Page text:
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Molecular cloning and characterization of a thioredoxin from Taiwanofungus camphorata

Botanical StudiesAn International Journal201455:77

DOI: 10.1186/s40529-014-0077-z

Received: 11 July 2014

Accepted: 21 November 2014

Published: 4 December 2014

Abstract

Background

Thioredoxin (Trx) is reduced by thioredoxin reductase. Trx is used in ribonucleoide reduction, assimilatory sulfate reduction, in modulation of protein sulfhydryl groups, and refolding proteins.

Results

A TcTrx (Tc: Taiwanofungus camphorata) cDNA (640 bp, GenBank AY838902.1) encoding a putative thioredoxin (Trx) of 135 amino acid residues with calculated molecular mass of 16.17 kDa was cloned from Taiwanofungus c amphorata. The deduced amino acid sequence containing a motif (Cys-Gly-Pro-Cys) that is highly conserved among the reported Trxs. A three dimensional structural model of the TcTrx has been created based on the known structure of Malassezia sympodialis Trx (MsTrx, PDB ID: 2j23). To characterize the TcTrx, the codon optimized coding region was subcloned into an expression vector and transformed into Saccharomyces cerevisiae. The recombinant His8-tagged TcTrx was expressed and purified by Ni affinity chromatography. The purified enzyme showed a band of approximately 32 kDa (expected dimeric form) on a 12% SDS-PAGE. The molecular mass determined by MALDI-TOF is 33.16 kDa which suggests that the purified enzyme is a dimeric enzyme. Furthermore, the enzyme exhibited TcTrx activity via insulin assay. The Michaelis constant (K M ) value for insulin was 3.78 × 10−2 mM. The enzyme’s half-life of deactivation was 13 min at 45°C. The enzyme was most active at pH 7.

Conclusions

A three dimensional structural model of T. camphorata Trx based on its TcTrx cDNA sequence. The active form of the TcTrx has been successfully expressed in yeast. The enzyme possesses Trx activity and is capable of reduction of disulfide bonds during the formation of newly synthesized proteins.

Keywords

Taiwanofungus camphorata Thioredoxin (Trx) Three-dimension structural model Insulin

Background

Taiwanofungus camphorata (T. camphorata) is a valued mushroom found only in the forests of Taiwan. It has been used for centuries as health food, among others (Ao et al. [2009]). T. camphorata has been shown to have anti-inflammatory properties (Hsieh et al. [2010]). The active compounds identified from the fruiting bodies of T. camphorata in a submerged culture are benzenoids, diterpenes, maleic and succinic acid derivatives, polysaccharides, steroids, and triterpenoids (Ao et al. [2009]). It can be obtained as health supplements formulated from the mass of T. camphorata from the artificial cultivation by an Asian Nova Biotechnology Inc (http://www.asian-bio.com/) at a high market value. Many studies were aimed to find the exact bioactive compounds of the mushroom (Ao et al. [2009]). In order to search for physiologically active components including antioxidant enzymes, we have established an expressed sequence tag (EST) from the fruiting bodies of T. camphorata. Based on the established EST, several antioxidant enzymes including a 2-Cys peroxiredoxin (Huang et al. [2007]), a catalase (Ken et al. [2008]), a dithiol glutaredoxin (Ken et al. [2009]), a 2-Cys peroxiredoxin isozyme (Liau et al. [2010]), a monothiol glutaredoxin (Ken et al. [2011]), a nitroreductase (Chen et al. [2012]), a peroxiredoxin (Huang et al. [2014]) and an aryl-alcohol dehydrogenase (Ken et al. [2014]) have been cloned and characterized. This encourages us further to search for active components from the established EST of T. camphorata for potential health food applications.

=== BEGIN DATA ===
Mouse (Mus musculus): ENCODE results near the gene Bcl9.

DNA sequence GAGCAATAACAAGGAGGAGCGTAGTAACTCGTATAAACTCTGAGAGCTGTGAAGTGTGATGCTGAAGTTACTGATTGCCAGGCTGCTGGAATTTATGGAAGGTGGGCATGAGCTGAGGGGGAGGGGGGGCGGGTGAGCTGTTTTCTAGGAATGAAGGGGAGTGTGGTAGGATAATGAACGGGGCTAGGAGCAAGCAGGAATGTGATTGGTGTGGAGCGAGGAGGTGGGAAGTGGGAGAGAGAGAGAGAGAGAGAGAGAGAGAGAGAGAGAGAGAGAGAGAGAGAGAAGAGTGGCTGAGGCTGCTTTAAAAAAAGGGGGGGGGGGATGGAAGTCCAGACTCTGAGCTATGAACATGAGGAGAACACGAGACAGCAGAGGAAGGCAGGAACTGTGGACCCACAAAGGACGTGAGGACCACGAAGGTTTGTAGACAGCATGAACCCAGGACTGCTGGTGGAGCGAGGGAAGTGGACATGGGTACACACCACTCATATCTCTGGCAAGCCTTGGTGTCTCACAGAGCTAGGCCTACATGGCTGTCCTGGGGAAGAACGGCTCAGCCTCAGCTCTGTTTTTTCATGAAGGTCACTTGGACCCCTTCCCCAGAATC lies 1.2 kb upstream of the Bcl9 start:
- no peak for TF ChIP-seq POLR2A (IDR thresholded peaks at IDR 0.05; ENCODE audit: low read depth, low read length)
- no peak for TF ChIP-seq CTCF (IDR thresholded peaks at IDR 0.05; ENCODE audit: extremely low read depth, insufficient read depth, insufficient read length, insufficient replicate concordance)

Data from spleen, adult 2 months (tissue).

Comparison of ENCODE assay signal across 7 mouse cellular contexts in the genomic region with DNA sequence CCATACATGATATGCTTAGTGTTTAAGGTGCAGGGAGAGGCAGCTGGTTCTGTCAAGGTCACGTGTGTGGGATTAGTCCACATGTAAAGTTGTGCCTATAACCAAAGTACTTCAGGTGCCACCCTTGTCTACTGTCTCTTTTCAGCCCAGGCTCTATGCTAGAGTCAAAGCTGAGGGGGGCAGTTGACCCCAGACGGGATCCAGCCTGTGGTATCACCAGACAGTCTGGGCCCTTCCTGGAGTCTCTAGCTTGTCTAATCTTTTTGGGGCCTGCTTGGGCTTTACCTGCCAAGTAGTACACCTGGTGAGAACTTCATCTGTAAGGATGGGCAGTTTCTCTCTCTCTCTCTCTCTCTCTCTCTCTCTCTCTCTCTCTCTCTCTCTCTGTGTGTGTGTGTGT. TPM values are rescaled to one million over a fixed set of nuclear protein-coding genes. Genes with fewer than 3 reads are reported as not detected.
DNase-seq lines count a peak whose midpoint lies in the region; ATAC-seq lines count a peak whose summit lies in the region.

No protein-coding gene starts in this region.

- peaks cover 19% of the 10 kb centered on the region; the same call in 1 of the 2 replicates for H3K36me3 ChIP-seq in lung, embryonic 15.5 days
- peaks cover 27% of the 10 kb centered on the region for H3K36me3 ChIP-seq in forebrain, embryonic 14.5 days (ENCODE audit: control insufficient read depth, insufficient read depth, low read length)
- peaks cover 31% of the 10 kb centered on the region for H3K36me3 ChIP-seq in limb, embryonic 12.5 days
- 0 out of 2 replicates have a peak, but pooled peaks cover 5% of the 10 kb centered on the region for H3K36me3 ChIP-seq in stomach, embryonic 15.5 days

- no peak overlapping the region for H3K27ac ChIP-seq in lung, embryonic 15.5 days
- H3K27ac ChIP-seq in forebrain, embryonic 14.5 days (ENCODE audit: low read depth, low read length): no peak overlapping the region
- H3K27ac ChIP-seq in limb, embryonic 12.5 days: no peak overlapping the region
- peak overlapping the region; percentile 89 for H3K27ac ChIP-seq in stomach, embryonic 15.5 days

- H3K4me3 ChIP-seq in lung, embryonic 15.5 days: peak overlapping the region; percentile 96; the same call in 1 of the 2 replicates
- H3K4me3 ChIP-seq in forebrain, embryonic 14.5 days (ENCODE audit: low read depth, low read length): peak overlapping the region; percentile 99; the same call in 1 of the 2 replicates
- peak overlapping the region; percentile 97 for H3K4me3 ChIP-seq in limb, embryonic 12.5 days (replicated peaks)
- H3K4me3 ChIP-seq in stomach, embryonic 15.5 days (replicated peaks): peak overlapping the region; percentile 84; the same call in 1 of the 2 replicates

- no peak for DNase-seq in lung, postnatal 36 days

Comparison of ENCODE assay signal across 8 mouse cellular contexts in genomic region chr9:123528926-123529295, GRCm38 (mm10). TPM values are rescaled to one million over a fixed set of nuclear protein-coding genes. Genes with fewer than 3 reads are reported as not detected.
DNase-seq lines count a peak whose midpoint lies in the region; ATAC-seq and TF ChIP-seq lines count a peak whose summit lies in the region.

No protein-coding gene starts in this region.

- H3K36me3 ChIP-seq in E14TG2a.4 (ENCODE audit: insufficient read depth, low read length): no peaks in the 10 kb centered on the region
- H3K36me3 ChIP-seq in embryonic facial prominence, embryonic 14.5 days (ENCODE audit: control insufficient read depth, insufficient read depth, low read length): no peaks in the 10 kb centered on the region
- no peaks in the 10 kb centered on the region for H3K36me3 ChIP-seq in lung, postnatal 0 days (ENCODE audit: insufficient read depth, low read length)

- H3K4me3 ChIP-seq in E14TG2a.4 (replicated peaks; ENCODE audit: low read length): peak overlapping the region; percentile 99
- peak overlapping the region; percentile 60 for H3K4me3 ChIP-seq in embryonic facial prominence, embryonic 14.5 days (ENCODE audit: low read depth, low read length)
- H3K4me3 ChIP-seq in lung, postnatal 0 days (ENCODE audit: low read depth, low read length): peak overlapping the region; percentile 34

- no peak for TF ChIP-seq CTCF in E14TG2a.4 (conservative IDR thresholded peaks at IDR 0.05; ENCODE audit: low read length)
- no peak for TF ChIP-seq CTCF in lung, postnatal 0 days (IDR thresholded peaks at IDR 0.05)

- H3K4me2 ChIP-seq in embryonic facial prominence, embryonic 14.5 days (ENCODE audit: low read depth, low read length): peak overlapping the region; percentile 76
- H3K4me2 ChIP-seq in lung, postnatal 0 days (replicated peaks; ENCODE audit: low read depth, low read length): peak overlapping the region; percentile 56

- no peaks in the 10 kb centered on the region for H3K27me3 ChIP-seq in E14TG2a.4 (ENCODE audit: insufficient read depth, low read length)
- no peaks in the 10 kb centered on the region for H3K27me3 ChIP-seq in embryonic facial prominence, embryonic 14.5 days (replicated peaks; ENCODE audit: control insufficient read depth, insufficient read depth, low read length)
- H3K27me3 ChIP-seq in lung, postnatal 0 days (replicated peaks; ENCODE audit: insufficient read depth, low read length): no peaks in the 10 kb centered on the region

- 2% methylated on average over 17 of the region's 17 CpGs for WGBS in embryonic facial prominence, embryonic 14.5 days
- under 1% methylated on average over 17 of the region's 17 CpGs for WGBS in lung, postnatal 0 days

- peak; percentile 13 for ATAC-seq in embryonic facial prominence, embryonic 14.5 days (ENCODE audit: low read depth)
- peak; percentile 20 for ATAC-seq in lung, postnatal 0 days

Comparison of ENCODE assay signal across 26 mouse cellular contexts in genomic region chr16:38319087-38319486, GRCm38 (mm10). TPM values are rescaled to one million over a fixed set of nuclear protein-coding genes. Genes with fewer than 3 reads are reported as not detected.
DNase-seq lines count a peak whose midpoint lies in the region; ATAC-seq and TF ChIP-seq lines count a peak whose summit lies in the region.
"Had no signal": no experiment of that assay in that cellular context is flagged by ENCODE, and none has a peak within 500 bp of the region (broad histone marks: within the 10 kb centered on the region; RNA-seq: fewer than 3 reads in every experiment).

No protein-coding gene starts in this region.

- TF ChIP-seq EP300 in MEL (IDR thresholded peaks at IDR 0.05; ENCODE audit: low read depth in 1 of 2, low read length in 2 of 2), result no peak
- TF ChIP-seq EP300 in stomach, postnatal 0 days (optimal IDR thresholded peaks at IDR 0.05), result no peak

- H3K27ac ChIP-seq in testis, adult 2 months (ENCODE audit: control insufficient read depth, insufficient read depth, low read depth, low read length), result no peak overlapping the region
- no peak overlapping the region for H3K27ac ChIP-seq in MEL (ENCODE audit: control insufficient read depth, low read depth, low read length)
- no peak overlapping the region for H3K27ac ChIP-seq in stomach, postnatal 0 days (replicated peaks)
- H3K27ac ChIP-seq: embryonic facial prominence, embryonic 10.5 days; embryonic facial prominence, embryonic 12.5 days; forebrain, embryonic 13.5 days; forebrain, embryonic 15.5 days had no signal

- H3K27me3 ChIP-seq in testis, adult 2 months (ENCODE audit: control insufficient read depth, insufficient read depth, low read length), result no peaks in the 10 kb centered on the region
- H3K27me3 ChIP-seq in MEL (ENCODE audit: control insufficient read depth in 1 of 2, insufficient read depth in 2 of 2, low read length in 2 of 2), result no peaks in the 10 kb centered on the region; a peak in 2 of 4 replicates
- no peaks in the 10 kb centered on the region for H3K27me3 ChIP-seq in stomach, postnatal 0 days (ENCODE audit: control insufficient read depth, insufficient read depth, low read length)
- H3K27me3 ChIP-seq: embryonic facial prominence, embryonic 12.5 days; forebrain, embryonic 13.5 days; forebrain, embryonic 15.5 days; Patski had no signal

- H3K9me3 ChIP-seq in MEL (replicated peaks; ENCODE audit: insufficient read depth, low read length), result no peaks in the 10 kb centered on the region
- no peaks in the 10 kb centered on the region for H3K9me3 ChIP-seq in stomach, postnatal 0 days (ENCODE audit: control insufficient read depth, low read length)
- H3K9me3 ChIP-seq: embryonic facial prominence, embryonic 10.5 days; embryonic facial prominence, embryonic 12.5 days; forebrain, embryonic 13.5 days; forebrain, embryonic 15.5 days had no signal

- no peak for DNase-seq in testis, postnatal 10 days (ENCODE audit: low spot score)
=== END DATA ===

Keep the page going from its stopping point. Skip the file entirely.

Thioredoxin (Trx) is reduced by thioredoxin reductase with NADPH as the hydrogen donor. Trx is used in refolding proteins ((Li and Churchich [1997]), in modulation of protein sulfhydryl groups (Buchanan et al. [1994]), and phage assembly (Russel and Mode [1986]). Here, we report a three dimensional structural model of Taiwanofungus camphorata thioredoxin based on its sequence. The coding sequence of the TcTrx cDNA was introduced into an S. cerevisiae expression system and the active enzyme purified and characterized its properties.

Methods

Isolation of TcTrx cDNA

We have previously established an EST database from fruiting bodies of T. camphorata and sequenced all clones with insert size greater than 0.4 kb (data not shown). The identity of a Trx cDNA clone was assigned by comparing the inferred amino acid sequence in various databases using the basic local alignment search tool (BLAST) (http://www.ncbi.nlm.nih.gov/blast/Blast.cgi). The Trx cDNA fragment was subcloned into pCR®4-TOPO® (invitrogen, CA) vector and transformed into E. coli TOPO10. The nucleotide sequence of the insert was determined in both strands. Sequence analysis revealed that the Trx cDNA covered an open reading frame of a putative Trx cDNA (640 bp, GenBank AY838902.1).

Bioinformatics analysis of TcTrx

The BLAST program was used to search homologous protein sequences in the nonredundant database (NRDB) at the National Center for Biotechnology Information, National Institutes of Health (http://www.ncbi.nlm.nih.gov/). Multiple alignments were constructed using ClustalW2 program. Protein secondary structure was predicted by SWISS-MODEL program and represented as α helices and β strands. A three dimensional structural model of TcTrx was created by SWISS-MODEL (Arnold et al. [2006]) (http://swissmodel.expasy.org/) based on the known crystal structure of Malassezia sympodialis Trx (MsTrx, PDB ID: 2j23).